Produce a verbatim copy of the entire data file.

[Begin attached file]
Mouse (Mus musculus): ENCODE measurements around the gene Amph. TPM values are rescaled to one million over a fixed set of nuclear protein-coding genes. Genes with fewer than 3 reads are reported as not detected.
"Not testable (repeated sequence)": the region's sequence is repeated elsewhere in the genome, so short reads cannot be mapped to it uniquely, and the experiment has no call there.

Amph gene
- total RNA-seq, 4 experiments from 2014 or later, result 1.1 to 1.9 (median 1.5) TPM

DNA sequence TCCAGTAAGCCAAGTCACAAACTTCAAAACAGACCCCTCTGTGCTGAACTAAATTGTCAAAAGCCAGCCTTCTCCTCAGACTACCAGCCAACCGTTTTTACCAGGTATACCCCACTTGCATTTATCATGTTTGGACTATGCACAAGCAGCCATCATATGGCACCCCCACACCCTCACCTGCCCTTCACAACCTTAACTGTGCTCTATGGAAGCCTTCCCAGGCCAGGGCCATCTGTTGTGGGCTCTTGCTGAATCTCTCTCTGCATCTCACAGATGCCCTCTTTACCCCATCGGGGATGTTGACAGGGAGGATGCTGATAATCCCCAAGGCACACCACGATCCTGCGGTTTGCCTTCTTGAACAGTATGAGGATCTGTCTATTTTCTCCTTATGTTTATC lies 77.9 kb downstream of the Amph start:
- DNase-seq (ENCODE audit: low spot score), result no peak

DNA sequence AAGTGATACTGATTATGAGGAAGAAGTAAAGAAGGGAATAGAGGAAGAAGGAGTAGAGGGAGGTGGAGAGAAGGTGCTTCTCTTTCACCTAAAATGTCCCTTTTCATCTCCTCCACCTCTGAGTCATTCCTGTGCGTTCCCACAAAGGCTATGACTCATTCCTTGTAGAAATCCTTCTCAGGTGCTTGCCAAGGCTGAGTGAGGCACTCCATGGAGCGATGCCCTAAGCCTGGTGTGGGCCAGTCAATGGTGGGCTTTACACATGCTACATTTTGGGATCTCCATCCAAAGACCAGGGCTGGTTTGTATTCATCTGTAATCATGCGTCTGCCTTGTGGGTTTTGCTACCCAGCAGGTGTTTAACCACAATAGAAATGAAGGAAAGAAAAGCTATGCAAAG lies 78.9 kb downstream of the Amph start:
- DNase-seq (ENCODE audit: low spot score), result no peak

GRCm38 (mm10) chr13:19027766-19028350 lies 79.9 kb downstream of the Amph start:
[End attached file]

Mouse (Mus musculus): ENCODE measurements around the gene Amph. TPM values are rescaled to one million over a fixed set of nuclear protein-coding genes. Genes with fewer than 3 reads are reported as not detected.
"Not testable (repeated sequence)": the region's sequence is repeated elsewhere in the genome, so short reads cannot be mapped to it uniquely, and the experiment has no call there.

Amph gene
- total RNA-seq, 4 experiments from 2014 or later, result 1.1 to 1.9 (median 1.5) TPM

DNA sequence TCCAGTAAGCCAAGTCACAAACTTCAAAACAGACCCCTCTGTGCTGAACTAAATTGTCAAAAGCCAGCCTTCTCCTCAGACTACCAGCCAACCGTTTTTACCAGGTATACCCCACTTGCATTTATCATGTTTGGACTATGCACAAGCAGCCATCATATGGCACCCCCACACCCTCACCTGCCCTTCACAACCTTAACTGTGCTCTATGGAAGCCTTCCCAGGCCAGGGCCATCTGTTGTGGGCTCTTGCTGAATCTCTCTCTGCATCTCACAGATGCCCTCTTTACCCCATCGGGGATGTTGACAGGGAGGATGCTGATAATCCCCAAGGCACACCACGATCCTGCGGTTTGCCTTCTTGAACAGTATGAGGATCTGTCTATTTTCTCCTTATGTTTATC lies 77.9 kb downstream of the Amph start:
- DNase-seq (ENCODE audit: low spot score), result no peak

DNA sequence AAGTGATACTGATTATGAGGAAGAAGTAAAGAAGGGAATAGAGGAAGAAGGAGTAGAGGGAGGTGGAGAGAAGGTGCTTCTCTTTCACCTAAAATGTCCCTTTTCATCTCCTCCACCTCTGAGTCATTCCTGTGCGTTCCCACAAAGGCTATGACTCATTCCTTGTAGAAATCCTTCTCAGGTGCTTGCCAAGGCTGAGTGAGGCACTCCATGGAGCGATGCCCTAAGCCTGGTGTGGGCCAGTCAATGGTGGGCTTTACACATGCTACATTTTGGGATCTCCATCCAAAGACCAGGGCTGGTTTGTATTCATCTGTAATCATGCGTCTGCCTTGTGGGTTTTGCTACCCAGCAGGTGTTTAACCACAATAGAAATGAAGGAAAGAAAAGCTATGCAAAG lies 78.9 kb downstream of the Amph start:
- DNase-seq (ENCODE audit: low spot score), result no peak

GRCm38 (mm10) chr13:19027766-19028350 lies 79.9 kb downstream of the Amph start: